This is a simple recipe, and can be made quickly with few ingredients. My favorite dishes are usually some sort of simple country style food, preferably with ingredients right out of the garden or some weedy delights harvested from the dooryard or otherwise nearby. I often term these favorite dishes as Woodland Foods, probably heavily influenced by reading the Redwall series and other fairy tale and fantasy style stories since early childhood.
I’m not sure why Rumex obtusifolius has become commonly known as Bitter Dock, since the leaves are more tender and palatable than Yellow Dock, R. crispus, in every comparison I’ve ever tried, and not the least bit bitter. In fact, I find R. obtusifolius superior as a food plant in almost all ways. Not least because of the mildly tart flavor and crisp tenderness of the texture. Thus, I very much prefer another common name for this feral green: Butter Dock.
I consider this species a mild, and much more locally abundant, substitute for Sheep Sorrel (the closely related Rumex acetosella), and use it in place of Sorrel in many recipes. This particular soup is a good example of that, being quite similar to many traditional European recipes for Sorrel Soups. Butter Dock can also be added to any number of soups, being mild, lemony, and altogether pleasant, especially when you gather the young, well-watered leaves. You can certainly substitute any Sorrel or R. crispus in this recipe if that’s what you have on hand!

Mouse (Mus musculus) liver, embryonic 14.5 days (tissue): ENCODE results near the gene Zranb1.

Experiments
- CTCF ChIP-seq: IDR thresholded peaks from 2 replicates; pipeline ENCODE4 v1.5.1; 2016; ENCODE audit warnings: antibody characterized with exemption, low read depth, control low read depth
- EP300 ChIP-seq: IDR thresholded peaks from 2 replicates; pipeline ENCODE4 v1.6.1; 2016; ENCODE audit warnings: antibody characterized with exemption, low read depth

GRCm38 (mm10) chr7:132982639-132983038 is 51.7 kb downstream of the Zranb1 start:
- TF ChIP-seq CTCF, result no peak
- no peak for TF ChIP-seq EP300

•4 oz ground lamb
•1 large Shallot, diced
•Thyme, Sage (I used Black Sage, Salvia mellifera, but Garden Sage works nicely too), Dillweed, Epazote or other preferred/available spices.
•4 C water or broth
•2 medium potatoes, diced
•2 tsp salt
•1 tb Potato starch
•2 tb cold water
•2 tb cream (or half and half)
•Pepper to taste
•Handful of wild onion greens (and flowers, if you have them), chopped (optional)
•1 tb prepared or creamy Horseradish (optional)
•1 packed C young Dock leaves, chopped roughly into ribbons
- Brown the ground lamb and Shallot in a soup pot or dutch oven over medium heat
- Add Thyme, Sage, Dill, Epazote
- Pour in water or broth, then add Potatoes
- Boil for 15 minutes or until Potatoes are tender
- Stir Potato starch into cold water with fork until lumps are gone, then add cream
- Reduce heat to low, then pour in Potato starch & cream mixture
- Barely bring to boil while stirring, then lower heat back to a simmer or below
- Add Salt, Pepper, and prepared Horseradish to taste
- Sprinkle handful (or as desired) chopped Wild Onion greens/flowers over the top of the soup
- Add dock leaves.
- After a minute or two, Dock leaves will turn from bright green to olive, turn off heat.
- Serve with a dollop of sour cream and/or crumbles of a favorite cheese.
I’d also recommend serving alongside a well buttered baguette or thick slice of homemade Sesame-encrusted French bread